Can I get car finance on benefits?
If you’re receiving benefits, this shouldn’t mean you’re not able to access car finance. Lenders will look at your overall income and individual situation to decide whether you can afford the car finance payments.
There are many types of benefits in the UK with over four million claims for Universal Credit alone in the past year, according to government figures.
But claiming benefits shouldn’t always be a barrier to you accessing credit including car finance. Lenders look at a range of different things including your credit score, your income, and your financial commitments when deciding whether to give you finance or not, so receiving benefits won’t necessarily prevent you from getting approved.
Here we look at what you need to be aware of if you’re receiving benefits and want to apply for car finance, how to boost your chances of being approved, and the best alternatives to look at.
How can I get car finance on benefits?
It is possible to get car finance if you’re receiving benefits. But, while receiving benefits won’t automatically stop you from getting car finance, whether you qualify for finance will depend on individual lenders and on your individual situation. Lenders will require you to have a minimum income to show you can afford the repayments and although some will allow benefits to make up all, or part of, your income, other lenders may be more reluctant.
The type of benefit you’re receiving is important as this may impact how much money you have available for a car finance contract. For example, if you are receiving benefits but you also have a regular income, a good credit score, and you’re able to show you can manage your money you will be more likely to be approved for car finance.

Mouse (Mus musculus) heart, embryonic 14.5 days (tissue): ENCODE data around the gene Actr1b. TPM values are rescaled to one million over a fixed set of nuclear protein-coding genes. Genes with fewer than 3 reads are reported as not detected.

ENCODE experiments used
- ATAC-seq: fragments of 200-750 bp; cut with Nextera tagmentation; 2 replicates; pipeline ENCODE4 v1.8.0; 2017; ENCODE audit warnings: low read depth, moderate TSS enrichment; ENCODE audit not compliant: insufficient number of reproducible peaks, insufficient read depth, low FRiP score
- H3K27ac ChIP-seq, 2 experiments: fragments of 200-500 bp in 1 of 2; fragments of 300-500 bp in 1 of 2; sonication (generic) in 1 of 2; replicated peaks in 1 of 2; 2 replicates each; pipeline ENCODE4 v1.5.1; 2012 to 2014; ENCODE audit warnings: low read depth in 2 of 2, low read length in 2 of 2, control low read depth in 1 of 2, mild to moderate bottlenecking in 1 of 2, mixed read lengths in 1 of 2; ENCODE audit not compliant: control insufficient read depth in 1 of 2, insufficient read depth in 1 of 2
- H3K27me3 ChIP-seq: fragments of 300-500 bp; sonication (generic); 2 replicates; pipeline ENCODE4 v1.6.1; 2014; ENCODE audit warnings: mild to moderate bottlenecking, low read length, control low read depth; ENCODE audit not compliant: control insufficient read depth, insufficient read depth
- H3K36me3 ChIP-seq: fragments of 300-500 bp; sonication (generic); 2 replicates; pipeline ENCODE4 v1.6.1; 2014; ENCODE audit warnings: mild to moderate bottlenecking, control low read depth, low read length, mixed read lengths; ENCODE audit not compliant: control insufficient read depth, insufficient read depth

However, if you’re unemployed or you have a low income, your options will be much more limited. Specialist lenders are available if you’re not able to get car finance from a mainstream lender but the costs will be higher. You may be asked for a higher initial deposit, or the interest rate on the loan could be expensive. Therefore it’s worth weighing up all your options before you make a decision.
Are benefits accepted as a suitable form of income?
In some cases the money you receive through benefits payments can be counted as your income. The decision will be up to the lender but it should let you know in advance which benefits it will accept to be used in this way.
Some benefits that lenders may accept as income include:
- Universal credit
- Housing benefit
- Personal Independence Payment (PIP)
- Carer’s allowance
- Child tax credits
- Working tax credits
How can I boost my chances of approval?
To get one of the best car finance deals on the market, you’ll need a great credit score, a high or medium regular income, and you’ll be able to show the lender you can make the repayments.
However, even if you’re not in this situation, you still have some options. If you receive benefits and you have a low income, for example, lenders may be less willing to loan money to you for car finance at a decent rate. But there are ways to boost your chances of being approved including the following: